At Ten, Facebook Seems Bullish On Indian Market
With over 1.2 billion users worldwide, social networking major Facebook is celebrating its 10th birthday today. With the passage of time, as the company expands into the mobility space and looks to expand to emerging geographies where Internet penetration is still low, it considers India to be one of its most important markets.
The India growth
While Facebook had seen a 23% rise in its user base globally over last year, in India, the social networking company saw a 50% increase in user base during the same one-year period.
“India is at the top of mind for Facebook,” confirmed Facebook’s India chief, Kirthiga Reddy in a recent interview to TOI. Reddy said the company’s founder-CEO Mark Zuckerberg too sees India as a key market for our monetization drive, a lead market for emerging economy models.
The social networking website sees 2 million new users in India added every month and is currently home to 93 million users in the country. According to media reports, by 2015, India will have more Facebook users than any other country on Earth—tilting the social networking action away from the West and toward one of the fastest-growing emerging markets on the planet.
Social networking analyst Prasant Naidu, attributes Facebook’s explosive growth in the subcontinent to its huge, mostly untapped market. He writes on his blog: “Facebook has also aggressively targeted younger people. “In India, nearly 76% of all Facebook users are of younger age groups (18 to 34) and it’s clear that this age group is driving the social media revolution within the country.”
Last month, the company garnered 53% of its total advertising revenue from mobile - and many of those ads are highly targeted by gender, age and other demographics. At the heart of the India gameplan is the ‘mobile first’ strategy which it had announced globally a year ago. Facebook is also aggressively looking at operator partnerships to increase usage and has made deals with Airtel, Reliance, Aircel and Idea for allowing their subscribers to access Facebook for free.
The company has realized that localization is the way to go in India and is offering services in regional languages. For instance, it has launched a program called “Facebook for Every Phone” app, which delivers smartphone-like Facebook experience on feature phones in Hindi and other Indian languages including Gujarati, Tamil, Malayalam, Kannada, Punjabi, Bengali and Marathi.
Thousands of small businesses in India have used Facebook as a platform to engage fans and promote their brands. For example, Hari Nair, CEO and Founder, HolidayIQ.com, a travel information portal says that the company is using Facebook analytics to distinctively position itself in the online travel information space and cater to its customers’ even better. Facebook CFO, David Ebersman believes many more businesses in the country will join the fray in the next 12-18 months.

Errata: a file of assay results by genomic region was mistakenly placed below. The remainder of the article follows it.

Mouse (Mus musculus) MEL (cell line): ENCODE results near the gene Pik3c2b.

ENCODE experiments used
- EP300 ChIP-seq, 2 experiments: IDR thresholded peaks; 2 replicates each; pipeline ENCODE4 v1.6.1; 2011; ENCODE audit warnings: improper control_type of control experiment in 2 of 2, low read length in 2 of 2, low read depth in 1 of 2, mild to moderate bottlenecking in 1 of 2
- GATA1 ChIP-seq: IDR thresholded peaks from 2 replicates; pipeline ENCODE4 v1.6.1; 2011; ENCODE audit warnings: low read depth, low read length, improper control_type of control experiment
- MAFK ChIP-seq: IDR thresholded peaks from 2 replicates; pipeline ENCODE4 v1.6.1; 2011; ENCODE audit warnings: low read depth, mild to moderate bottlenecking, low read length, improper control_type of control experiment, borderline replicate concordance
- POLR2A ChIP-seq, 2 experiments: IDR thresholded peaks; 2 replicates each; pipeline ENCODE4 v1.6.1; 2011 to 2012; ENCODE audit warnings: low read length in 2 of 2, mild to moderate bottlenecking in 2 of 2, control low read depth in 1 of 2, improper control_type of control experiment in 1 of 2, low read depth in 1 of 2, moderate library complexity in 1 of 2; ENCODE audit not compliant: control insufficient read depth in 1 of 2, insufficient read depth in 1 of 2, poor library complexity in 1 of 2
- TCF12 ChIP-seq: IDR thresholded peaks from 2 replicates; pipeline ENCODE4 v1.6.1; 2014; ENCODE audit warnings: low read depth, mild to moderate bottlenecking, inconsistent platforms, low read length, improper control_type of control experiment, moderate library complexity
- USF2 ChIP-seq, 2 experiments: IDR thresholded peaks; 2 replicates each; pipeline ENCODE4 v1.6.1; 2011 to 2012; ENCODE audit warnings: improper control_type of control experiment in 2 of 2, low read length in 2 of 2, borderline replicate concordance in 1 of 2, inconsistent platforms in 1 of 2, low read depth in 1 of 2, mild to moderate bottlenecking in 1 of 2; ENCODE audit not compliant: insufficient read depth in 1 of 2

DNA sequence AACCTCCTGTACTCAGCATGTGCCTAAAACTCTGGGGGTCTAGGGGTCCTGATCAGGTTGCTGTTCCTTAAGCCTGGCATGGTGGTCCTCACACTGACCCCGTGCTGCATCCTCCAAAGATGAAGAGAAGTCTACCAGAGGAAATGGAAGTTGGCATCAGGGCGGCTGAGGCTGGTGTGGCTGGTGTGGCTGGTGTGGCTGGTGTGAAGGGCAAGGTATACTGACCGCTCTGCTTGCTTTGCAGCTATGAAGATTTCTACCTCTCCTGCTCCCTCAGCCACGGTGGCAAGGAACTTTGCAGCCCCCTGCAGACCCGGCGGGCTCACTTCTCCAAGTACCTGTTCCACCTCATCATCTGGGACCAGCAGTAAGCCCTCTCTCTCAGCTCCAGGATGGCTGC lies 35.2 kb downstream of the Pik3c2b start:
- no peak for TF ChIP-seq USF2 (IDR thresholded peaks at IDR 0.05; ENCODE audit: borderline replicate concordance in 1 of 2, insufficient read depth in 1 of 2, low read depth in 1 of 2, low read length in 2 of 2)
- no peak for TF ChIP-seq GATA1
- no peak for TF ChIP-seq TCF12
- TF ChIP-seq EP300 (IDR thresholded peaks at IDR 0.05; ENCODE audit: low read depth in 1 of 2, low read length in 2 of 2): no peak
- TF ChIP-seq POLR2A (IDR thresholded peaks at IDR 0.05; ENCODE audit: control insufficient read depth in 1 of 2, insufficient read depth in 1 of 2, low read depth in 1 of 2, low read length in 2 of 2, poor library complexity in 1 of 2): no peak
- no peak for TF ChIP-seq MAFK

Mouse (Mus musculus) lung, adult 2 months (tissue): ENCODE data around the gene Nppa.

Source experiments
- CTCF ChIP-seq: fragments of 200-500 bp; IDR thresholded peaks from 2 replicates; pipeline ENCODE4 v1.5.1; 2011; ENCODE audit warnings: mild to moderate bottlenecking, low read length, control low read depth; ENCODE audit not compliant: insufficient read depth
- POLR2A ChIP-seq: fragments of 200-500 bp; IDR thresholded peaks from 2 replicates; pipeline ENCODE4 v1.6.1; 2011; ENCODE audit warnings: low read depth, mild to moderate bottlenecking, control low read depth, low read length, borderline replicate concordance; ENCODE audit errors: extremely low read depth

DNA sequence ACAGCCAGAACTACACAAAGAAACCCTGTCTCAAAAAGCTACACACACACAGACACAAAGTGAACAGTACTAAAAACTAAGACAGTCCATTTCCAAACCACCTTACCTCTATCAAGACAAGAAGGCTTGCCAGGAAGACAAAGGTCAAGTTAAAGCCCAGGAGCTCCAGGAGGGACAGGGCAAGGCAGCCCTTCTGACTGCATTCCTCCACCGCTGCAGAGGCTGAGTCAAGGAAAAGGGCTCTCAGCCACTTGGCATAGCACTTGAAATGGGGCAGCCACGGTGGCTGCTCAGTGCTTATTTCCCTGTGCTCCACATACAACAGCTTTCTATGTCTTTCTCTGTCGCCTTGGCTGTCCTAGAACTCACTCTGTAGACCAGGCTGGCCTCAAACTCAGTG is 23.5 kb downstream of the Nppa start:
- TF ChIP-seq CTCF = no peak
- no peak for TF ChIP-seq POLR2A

However, Facebook seems to be facing a awkward problem.Between January 2011 and January 2014, for example, Facebook lost more than 3 million users between the ages of 13-24 especially in the US, iStrategyLabs said in a recent report. Ebersman too confirmed that the website was indeed seeing a lower active usage rate from teenagers US.Teens in the US have been moving on to more private modes of communications, such as WhatsApp, WeChat, and Snapchat.
This is another reason for Facebook to turn to emerging nations such as in India, where Facebook continues to be the rage. Facebook sees the growing importance of Messenger to keep its customer base going in India, a mobile-dominated country where SMS’ ironically comes at a high price. Experts however believe unless Facebook constantly reinvents itself in the next one year, it will be difficult to make a stronger dent in the Indian market too which is also seeing a shift to WhatsApp and others messenger that may beat Facebook in the social category.
In India too, the biggest challenge for Facebook would be to grow its revenues in line with the user growth. However Reddy seems to be determined. She notes in her interview that “the challenge is to make Indian firms see Facebook as a mass media, not social media.” That’s where its success will lie too, believe experts.
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